Toronto FC players dug into their wardrobe Tuesday, with some wearing leggings, gloves and tuques to ward off a chilly wind during a late-morning practice at their north Toronto training centre.
The weather was in the low single digits, but felt colder.
They may have to get used to it in the countdown to Saturday night’s MLS Cup final against the Seattle Sounders at BMO Field, where the wind routinely sweeps in from the lake.
No surprise here. Soccer, just 15 days before Christmas, is likely to be chilly in the Great White North.
Environment Canada’s forecast for Saturday evening called for a low of -5 C with a 30 per cent chance of snow. The high during the day will be zero with a mix of sun and cloud.
As for the rest of the week, the temperature is expected to be hovering around zero during the day.
“Weather is weather. You can’t control it,” Toronto fullback Steven Beitashour, a California native, said philosophically. “There’s only so much you can do — throw on a couple of layers, maybe some gloves.
“But I’d be lying if I said I didn’t check the weather. I did. And I’ve checked multiple times, hoping that that little snowflake turns into a sunshine. But both teams have to deal with it … If it’s cold, it’s cold. If it’s raining, it’s raining. But it will be fun, no matter what.”
Toronto coach Greg Vanney is also checking the forecasts.
“I’m hoping that it will warm up a little bit,” he said. “I’m trying to keep an eye on whether they’re planning for snow Saturday or Sunday. But I’ve learned a little bit to not look too soon because it can change a little bit. But yeah, I’ve got one eye on that.”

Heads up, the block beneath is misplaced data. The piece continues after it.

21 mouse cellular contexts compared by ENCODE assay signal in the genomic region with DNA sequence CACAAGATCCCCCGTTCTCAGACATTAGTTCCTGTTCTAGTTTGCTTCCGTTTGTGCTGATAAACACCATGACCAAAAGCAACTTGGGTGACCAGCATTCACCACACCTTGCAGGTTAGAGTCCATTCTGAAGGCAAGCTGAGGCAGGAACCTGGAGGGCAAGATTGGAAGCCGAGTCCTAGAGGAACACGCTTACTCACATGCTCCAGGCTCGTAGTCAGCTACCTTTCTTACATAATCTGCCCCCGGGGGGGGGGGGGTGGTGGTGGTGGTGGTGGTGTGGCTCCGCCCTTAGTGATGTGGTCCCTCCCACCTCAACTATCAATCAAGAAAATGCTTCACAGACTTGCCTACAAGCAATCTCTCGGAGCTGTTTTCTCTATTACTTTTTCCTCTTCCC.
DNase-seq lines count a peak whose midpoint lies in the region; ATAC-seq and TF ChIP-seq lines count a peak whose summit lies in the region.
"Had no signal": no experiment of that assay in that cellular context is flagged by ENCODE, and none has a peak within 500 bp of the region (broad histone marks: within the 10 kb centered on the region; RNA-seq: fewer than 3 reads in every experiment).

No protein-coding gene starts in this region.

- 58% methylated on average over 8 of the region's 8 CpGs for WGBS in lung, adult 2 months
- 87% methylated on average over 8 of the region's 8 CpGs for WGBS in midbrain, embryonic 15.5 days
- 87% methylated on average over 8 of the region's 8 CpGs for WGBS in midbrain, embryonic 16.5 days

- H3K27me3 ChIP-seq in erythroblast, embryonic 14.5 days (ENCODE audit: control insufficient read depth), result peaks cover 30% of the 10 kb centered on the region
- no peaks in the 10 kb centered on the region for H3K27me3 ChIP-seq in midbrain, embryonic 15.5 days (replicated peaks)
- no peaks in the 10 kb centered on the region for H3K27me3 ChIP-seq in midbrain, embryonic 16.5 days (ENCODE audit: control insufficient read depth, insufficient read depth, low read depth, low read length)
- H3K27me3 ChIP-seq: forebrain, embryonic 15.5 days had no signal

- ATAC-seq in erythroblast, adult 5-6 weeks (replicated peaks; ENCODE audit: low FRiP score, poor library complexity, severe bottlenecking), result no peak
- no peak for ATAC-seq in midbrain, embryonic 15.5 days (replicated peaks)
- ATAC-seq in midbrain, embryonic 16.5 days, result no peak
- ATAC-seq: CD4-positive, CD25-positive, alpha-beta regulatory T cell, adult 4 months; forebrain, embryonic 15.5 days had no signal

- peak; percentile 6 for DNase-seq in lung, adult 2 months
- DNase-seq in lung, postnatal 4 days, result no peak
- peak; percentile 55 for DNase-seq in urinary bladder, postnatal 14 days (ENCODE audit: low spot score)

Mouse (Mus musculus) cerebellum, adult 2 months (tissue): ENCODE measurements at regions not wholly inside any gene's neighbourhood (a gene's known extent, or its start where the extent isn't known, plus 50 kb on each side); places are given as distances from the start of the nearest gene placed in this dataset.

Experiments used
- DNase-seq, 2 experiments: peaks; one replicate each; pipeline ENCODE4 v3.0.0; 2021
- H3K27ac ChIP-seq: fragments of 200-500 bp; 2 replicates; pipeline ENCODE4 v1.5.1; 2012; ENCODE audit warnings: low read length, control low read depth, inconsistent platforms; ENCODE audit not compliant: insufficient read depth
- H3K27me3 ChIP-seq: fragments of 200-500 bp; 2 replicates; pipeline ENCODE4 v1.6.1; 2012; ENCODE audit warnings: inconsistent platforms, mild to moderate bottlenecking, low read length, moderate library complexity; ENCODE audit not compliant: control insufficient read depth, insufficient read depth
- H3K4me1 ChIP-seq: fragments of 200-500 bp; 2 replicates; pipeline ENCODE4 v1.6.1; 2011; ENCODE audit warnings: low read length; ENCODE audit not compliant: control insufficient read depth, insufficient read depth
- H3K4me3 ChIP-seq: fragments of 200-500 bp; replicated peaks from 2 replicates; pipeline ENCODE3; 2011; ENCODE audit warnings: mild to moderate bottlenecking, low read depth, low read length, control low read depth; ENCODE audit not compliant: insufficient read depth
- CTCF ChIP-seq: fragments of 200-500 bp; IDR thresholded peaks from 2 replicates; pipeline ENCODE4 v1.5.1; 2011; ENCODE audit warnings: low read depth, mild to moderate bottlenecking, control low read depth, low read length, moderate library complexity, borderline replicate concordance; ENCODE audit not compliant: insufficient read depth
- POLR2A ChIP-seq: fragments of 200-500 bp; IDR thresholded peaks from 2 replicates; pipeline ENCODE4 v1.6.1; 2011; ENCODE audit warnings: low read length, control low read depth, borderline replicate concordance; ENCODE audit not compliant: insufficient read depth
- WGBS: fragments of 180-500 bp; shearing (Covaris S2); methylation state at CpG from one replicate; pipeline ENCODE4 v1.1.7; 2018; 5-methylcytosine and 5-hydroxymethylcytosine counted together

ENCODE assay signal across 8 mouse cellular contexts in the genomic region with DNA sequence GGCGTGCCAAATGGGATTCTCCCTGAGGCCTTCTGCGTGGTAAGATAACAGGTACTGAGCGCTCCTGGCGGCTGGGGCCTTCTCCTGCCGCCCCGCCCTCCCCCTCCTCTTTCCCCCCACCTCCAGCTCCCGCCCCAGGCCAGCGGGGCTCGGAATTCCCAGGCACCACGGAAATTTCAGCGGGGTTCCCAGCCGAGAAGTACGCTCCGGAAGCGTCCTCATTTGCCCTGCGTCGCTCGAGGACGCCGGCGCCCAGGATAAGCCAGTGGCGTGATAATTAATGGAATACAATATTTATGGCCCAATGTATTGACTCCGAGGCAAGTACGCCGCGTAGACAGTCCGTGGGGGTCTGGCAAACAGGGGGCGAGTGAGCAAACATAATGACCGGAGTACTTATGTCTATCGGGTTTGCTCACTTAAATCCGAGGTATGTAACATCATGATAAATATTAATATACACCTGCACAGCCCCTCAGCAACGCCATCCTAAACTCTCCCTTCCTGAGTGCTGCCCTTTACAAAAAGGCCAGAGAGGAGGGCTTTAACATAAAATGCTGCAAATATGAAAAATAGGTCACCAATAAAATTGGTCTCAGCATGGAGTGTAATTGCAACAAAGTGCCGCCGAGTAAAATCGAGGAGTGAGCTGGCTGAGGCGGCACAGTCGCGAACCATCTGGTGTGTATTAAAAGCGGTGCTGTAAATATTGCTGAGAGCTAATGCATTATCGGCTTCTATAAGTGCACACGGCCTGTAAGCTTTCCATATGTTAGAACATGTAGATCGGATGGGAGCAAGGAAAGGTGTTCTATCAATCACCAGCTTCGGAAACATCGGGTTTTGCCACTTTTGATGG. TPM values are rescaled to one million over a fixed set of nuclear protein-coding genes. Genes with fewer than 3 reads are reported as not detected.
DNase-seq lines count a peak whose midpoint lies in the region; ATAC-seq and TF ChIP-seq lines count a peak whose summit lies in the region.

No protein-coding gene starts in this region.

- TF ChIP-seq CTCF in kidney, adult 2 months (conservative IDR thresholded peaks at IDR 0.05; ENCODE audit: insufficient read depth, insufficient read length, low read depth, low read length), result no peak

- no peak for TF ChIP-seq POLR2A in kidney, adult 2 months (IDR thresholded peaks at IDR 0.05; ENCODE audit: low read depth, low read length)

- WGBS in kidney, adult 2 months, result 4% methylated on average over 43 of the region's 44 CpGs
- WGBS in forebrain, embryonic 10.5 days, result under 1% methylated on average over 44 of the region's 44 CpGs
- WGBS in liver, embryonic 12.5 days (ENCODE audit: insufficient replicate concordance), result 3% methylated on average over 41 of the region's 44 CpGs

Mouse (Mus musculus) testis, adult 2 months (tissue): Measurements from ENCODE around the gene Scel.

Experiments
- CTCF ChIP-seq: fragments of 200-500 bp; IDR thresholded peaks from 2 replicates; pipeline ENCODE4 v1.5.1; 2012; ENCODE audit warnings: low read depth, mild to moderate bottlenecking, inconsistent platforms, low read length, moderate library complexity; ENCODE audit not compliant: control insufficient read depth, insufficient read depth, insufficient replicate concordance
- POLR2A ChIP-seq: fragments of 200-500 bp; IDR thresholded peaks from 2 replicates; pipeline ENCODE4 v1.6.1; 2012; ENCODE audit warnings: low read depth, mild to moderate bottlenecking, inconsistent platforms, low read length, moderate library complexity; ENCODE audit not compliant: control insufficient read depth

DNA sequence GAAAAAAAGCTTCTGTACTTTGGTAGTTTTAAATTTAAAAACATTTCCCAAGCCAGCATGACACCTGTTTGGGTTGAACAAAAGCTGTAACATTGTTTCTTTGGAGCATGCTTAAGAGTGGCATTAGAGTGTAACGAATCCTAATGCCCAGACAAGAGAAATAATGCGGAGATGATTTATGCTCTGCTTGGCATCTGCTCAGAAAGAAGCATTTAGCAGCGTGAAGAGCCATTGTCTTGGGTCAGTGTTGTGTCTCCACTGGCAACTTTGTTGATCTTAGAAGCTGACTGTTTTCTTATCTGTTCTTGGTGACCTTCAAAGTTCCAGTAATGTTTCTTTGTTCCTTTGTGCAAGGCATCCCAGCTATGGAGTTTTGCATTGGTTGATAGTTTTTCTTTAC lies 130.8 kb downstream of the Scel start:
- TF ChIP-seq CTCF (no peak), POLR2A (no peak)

‘Would I like it warmer? Of course’
It might have been 26 degrees warmer in Pamana City than Toronto on Tuesday but Panamanian midfielder Armando Cooper, who previously played for clubs in Argentina, Germany and Romania, said he’s OK with the cold.
“Would I like it a little bit warmer? Of course,” he said cheerfully through an interpreter. “But cold and I get along well. All the places I’ve been to playing, I’ve dealt with it just fine.”
The average Toronto highs and lows for Dec. 10 are 1.8 and -5.7 degrees, respectively.
And for those hoping to see the glass half-full, the temperature plummeted to a record -24.9 in Toronto in 1977 on Dec. 10. And 13 centimetres of snow fell in 1994.
At the other end of the scale, it was a balmy 16.1 degrees in 1971.
Defender Nick Hagglund, an Ohio native who clearly doesn’t mind the cold, was one of a handful of Toronto players not to opt for leggings Tuesday. While others bundled up, he wore short sleeves although he did don gloves.
The weather has also been chilly in Seattle this week, with rain and a little snow Monday.
“We’ve managed to duplicate the exact atmospheric conditions for the final,” Sounders head coach Brian Schmetzer said dryly on a conference call Monday.
Schmetzer then paid tribute to the BMO Field groundskeepers.
“Our expectations are just that the field will be in good condition … It’s not like we’re coming from sunny Cancun or some place like that to play the game. We’re actually pretty far north ourselves.”